The episode was written by Peter Mehlman and David Mandel. Mehlman had long since quit the Seinfeld writing team, but his office was in the same building as Mandel's, and one day he visited Mandel and told him about an idea he had for a Seinfeld episode.[3]

"The Betrayal" is an homage to Harold Pinter's play Betrayal, imitating its use of reverse chronology and its central plot point of a man having sex with his friend's lover. The groom, Pinter Ranawat, was named in tribute to Harold Pinter.[4][3] Having decided on the backwards chronology, Mehlman and Mandel set about coming up with the most bizarre and striking opening possible, in order to entice viewers to keep watching to see how the story begins. They came up with an Indian wedding, as well as an opening shot of Kramer's gravestone (with the rest of the episode revealing that he had resorted to faking his own death in order to escape FDR's wish).[3] The manner of the wedding invite was drawn from the personal experience of another Seinfeld writer, Jeff Schaffer; Schaffer got a last-minute invitation to a wedding in a foreign country, with the heavy implication that he was expected to just send a gift rather than attend.[3]

Having come up with the premises for the storylines, Mehlman and Mendel largely wrote the episode in forwards chronological order, though the last three scenes (chronologically the first three) were not conceived until the rest of the episode had been written.[3] They added in the reverse chronology jokes afterwards. The Kramer storyline was continually reworked throughout the process, with the writers at one point trying to adjust the plot so that Kramer would independently end up in India, and Mehlman and Mandel ultimately felt dissatisfied with how it turned out.[3]

Due to Seinfeld's immense success, budget limitations were virtually nonexistent by the time of this episode. Director Andy Ackerman half-jokingly said he would like an elephant for the episode, and to his surprise, was provided with one.[5] Guest actress Heidi Swedberg, having not appeared on Seinfeld since her character Susan Ross died at the end of Season 7, had since cut her hair short, so she had to wear a custom-made Susan Ross wig for the episode.[5]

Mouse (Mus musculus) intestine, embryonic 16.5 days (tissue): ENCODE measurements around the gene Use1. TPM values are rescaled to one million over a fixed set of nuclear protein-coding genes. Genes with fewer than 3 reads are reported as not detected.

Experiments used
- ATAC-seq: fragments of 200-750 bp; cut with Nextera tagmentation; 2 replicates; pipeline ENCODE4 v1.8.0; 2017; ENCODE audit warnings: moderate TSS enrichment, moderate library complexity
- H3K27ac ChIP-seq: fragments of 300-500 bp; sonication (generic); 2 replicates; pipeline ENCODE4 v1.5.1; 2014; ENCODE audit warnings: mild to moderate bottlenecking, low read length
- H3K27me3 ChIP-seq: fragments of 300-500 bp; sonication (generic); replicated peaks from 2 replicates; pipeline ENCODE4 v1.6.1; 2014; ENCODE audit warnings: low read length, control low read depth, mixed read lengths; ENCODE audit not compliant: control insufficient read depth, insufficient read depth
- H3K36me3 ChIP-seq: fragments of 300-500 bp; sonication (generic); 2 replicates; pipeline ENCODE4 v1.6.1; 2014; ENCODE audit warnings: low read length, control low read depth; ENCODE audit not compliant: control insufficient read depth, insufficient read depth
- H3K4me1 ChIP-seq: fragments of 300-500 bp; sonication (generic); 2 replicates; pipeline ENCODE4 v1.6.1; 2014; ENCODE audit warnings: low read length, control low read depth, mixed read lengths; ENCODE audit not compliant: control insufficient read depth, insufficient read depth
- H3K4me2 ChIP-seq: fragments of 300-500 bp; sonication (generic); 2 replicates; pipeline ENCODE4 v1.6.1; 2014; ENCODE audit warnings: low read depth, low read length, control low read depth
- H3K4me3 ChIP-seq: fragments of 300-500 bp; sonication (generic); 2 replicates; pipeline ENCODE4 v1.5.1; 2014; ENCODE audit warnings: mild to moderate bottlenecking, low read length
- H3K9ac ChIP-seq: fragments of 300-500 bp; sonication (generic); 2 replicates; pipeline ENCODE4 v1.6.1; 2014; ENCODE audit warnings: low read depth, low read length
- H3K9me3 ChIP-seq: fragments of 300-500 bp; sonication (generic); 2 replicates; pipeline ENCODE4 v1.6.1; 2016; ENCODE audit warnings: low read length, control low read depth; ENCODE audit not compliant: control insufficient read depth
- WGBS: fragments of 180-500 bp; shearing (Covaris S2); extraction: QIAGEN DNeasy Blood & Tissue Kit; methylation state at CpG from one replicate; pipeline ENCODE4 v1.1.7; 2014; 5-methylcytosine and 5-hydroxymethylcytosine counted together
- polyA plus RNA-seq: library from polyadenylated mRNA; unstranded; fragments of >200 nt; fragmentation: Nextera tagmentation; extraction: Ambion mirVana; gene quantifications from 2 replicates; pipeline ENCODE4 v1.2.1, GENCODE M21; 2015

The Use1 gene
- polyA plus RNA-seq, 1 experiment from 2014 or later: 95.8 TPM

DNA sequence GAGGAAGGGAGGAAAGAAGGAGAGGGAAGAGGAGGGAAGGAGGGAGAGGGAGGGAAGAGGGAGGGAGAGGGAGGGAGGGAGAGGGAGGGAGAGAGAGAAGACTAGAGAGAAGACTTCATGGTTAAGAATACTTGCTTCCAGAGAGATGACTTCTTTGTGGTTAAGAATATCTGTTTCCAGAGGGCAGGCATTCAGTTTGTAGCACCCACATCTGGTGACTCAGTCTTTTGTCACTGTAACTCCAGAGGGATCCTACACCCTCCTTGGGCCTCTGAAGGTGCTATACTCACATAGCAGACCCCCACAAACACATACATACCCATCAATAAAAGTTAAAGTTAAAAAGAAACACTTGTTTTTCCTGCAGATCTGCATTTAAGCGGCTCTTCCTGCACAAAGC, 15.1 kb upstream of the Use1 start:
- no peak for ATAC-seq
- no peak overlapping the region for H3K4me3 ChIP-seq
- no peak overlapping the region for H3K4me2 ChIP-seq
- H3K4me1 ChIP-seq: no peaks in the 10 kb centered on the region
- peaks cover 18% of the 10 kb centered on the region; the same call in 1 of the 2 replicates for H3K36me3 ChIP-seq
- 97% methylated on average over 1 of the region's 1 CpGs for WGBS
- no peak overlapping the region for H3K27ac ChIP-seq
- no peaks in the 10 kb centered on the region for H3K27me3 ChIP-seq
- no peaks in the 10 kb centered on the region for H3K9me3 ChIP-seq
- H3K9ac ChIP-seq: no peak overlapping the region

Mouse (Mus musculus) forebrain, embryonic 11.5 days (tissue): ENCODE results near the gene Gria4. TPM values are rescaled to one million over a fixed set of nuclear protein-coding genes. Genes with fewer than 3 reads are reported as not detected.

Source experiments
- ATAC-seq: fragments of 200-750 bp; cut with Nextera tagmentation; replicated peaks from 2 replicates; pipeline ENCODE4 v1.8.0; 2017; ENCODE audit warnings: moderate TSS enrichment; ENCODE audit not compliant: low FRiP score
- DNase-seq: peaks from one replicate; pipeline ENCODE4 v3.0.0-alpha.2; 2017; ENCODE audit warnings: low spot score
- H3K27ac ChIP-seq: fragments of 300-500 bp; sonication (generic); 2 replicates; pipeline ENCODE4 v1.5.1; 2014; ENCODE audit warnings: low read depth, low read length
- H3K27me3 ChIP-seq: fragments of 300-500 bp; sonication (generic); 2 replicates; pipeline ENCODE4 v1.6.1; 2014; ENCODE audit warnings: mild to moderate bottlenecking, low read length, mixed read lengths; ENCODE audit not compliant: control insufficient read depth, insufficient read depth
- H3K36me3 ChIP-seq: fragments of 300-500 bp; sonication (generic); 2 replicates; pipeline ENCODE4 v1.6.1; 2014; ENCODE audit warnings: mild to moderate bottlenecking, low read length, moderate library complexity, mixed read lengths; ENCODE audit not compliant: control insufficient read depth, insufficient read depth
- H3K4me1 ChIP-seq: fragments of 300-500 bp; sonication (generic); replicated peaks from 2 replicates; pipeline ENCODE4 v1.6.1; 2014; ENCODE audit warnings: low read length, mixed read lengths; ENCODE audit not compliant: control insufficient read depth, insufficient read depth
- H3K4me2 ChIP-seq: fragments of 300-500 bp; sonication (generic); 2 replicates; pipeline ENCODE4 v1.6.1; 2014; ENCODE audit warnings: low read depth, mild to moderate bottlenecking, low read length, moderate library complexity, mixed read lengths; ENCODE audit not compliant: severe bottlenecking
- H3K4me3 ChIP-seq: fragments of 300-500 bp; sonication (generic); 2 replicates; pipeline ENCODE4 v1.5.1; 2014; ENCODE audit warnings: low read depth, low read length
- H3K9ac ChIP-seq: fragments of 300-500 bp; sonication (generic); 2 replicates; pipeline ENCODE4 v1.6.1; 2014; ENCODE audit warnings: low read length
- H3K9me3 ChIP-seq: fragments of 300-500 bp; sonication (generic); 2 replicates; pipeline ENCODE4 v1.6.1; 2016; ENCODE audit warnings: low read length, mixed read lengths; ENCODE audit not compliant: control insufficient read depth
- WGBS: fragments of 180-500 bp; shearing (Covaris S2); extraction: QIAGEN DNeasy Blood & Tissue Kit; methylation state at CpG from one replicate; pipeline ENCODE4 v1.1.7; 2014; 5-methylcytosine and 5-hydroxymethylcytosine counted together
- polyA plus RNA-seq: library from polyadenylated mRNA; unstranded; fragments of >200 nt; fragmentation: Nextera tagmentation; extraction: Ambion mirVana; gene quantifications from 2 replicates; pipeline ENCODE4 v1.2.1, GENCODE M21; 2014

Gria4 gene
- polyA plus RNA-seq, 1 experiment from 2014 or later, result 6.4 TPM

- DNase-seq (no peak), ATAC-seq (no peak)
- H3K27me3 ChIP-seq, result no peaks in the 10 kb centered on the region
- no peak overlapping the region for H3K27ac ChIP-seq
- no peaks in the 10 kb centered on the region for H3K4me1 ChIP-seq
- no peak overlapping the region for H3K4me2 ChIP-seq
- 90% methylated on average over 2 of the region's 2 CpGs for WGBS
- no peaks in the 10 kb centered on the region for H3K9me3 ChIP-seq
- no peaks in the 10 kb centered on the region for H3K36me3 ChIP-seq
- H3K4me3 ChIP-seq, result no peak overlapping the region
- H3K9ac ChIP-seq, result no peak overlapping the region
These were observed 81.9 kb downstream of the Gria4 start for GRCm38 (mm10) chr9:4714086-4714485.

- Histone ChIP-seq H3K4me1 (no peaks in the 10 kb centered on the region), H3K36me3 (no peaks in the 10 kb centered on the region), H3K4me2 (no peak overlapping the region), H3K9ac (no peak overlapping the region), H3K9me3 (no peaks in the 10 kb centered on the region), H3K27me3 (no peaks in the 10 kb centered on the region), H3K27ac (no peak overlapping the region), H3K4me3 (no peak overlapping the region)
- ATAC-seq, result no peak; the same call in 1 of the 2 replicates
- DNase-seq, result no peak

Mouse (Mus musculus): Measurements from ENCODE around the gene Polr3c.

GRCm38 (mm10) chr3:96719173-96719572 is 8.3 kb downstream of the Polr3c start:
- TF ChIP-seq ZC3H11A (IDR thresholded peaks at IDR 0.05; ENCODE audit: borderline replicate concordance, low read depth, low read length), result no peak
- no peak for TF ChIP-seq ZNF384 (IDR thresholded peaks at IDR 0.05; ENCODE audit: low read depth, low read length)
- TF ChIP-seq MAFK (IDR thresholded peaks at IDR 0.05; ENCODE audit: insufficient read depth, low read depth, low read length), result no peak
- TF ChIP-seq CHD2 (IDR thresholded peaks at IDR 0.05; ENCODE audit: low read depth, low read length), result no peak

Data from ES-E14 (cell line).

Scenes which were filmed for the episode but deleted before broadcast include George stepping in goat dung while trying to walk off the need to go to the bathroom; George putting on his Timberlands just to walk across Nina's apartment to get the wine bottle and glasses; an extension of the aftermath scene in Monk's Cafe, in which Kramer accidentally steps on a child's toy and gets the evil eye before the child blows out his birthday candles; and an extension of the plane flight scene, in which Elaine takes the pillow from the man next to her, who turns out to be Magnus from "The Butter Shave".

Jerry mistaking Kramer's name as "Kessler" is a reference to "The Seinfeld Chronicles", in which Richards's character was named Kessler.

Critical reception

Many viewers vehemently objected to the episode's reverse chronology, leading to a number of fan-edited "forwards versions" of the episode being posted on the Internet.[3]

In a review of the Season 9 DVD for Cinematic Happenings Under Development, Trevor La Pay said "The Betrayal" was his least favorite episode in the entire Seinfeld series, calling it "a gimmick-based farce".[6]

In a 2012 retrospective review, David Sims of The A.V. Club commented that "The Betrayal" was heavily reliant on the backwards format, making it an exciting and funny episode on first viewing, but uninteresting on repeat viewings after the viewer is already familiar with the plot.[7]


  1. ^ Bjorklund, Dennis (2021-04-11). Seinfeld Ultimate Episode Guide. Praetorian Publishing. p. 295. ISBN 978-1-4944-0595-3.
  2. ^ "Seinfeld Season 9 Episodes". TV Guide. Retrieved December 14, 2021.
  3. ^ a b c d e f g Mandel, David; Mehlman, Peter (2007). Seinfeld Season 9: Audio Commentary - "The Betrayal" (DVD). Sony Pictures Home Entertainment.
  4. ^ "The Betrayal" Archived 2008-12-16 at the Wayback Machine. Episode Guide for Seinfeld. Sony Pictures, n.d. World Wide Web. 6 Feb. 2009. (Includes a video clip.)
  5. ^ a b Seinfeld Season 9: Inside Look - "The Butter Shave" (DVD). Sony Pictures Home Entertainment. 2007.
  6. ^ La Pay, Trevor (December 3, 2007). "DVD REVIEW: SEINFELD SEASON 9". Cinematic Happenings Under Development. Retrieved April 11, 2013.
  7. ^ Sims, David (March 12, 2012). "The Slicer/The Betrayal S9 / E7-8". The A.V. Club. Retrieved April 11, 2013.